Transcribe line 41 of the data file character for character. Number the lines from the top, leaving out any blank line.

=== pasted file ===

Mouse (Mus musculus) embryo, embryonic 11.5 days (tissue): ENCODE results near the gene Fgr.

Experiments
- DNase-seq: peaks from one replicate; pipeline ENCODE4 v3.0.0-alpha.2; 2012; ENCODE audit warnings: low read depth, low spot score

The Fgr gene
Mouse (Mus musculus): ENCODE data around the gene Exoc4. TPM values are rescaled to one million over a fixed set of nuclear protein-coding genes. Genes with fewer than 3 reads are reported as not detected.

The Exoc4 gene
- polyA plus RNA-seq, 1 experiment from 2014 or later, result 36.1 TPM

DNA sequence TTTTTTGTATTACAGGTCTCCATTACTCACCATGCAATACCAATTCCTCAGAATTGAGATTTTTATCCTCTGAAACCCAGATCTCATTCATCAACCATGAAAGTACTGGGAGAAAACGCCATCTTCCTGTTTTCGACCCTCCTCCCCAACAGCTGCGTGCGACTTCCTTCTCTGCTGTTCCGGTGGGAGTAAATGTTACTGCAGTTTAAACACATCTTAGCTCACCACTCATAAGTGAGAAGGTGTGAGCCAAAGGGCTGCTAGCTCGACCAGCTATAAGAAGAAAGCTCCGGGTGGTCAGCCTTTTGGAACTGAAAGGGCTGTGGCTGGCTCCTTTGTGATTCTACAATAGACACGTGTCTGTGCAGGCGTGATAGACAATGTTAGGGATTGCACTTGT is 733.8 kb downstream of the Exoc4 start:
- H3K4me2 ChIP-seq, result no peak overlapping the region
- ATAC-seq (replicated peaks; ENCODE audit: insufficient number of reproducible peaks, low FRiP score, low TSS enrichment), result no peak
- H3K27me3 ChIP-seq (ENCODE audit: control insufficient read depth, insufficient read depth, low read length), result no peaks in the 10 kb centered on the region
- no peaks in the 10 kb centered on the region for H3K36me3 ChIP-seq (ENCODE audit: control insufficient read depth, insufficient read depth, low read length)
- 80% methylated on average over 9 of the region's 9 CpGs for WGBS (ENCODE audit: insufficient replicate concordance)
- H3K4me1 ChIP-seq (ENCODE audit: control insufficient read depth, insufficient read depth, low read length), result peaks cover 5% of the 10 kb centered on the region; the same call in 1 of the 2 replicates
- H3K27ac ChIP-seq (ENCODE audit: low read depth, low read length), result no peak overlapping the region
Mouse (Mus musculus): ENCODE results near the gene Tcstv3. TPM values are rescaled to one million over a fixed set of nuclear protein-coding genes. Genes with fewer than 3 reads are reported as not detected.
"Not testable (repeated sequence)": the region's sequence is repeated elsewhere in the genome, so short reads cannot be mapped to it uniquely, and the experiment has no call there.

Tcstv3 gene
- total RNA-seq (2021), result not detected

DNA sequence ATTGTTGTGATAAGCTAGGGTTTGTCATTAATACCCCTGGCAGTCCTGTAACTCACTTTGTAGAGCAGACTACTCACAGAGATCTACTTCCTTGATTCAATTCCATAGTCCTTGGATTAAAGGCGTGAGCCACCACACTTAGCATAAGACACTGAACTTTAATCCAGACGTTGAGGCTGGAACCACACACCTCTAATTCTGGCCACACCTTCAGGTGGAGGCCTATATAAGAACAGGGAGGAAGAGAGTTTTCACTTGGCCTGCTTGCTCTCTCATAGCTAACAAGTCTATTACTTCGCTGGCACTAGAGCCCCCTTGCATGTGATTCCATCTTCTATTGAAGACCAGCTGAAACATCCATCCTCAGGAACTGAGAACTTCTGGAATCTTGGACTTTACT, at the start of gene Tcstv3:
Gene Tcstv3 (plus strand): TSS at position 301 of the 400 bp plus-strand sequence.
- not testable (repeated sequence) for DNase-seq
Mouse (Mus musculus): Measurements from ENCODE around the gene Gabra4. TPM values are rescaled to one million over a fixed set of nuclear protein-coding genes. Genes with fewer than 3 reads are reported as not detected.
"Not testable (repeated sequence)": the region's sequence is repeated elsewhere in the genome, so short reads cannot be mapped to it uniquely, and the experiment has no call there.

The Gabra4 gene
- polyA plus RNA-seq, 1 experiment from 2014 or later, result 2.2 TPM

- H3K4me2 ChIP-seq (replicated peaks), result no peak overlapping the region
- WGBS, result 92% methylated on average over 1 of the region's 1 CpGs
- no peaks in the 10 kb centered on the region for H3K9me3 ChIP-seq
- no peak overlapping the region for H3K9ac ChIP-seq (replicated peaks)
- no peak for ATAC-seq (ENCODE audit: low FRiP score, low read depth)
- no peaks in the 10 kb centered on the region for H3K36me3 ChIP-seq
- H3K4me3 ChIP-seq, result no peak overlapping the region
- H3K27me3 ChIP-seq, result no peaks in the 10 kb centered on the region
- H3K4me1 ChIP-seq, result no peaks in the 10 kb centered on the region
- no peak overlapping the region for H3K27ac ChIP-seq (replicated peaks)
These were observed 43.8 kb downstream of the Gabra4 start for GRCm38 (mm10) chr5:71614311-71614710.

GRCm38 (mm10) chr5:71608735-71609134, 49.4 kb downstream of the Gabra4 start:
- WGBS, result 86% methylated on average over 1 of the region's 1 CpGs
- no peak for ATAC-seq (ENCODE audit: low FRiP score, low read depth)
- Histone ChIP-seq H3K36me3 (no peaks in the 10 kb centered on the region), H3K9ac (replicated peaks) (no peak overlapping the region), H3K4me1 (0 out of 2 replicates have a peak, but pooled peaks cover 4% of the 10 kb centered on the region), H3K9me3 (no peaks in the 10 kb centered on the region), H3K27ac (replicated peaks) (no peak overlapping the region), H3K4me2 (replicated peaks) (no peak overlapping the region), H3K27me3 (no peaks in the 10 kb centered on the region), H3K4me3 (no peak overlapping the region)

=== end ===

- Histone ChIP-seq H3K36me3 (no peaks in the 10 kb centered on the region), H3K9ac (replicated peaks) (no peak overlapping the region), H3K4me1 (0 out of 2 replicates have a peak, but pooled peaks cover 4% of the 10 kb centered on the region), H3K9me3 (no peaks in the 10 kb centered on the region), H3K27ac (replicated peaks) (no peak overlapping the region), H3K4me2 (replicated peaks) (no peak overlapping the region), H3K27me3 (no peaks in the 10 kb centered on the region), H3K4me3 (no peak overlapping the region)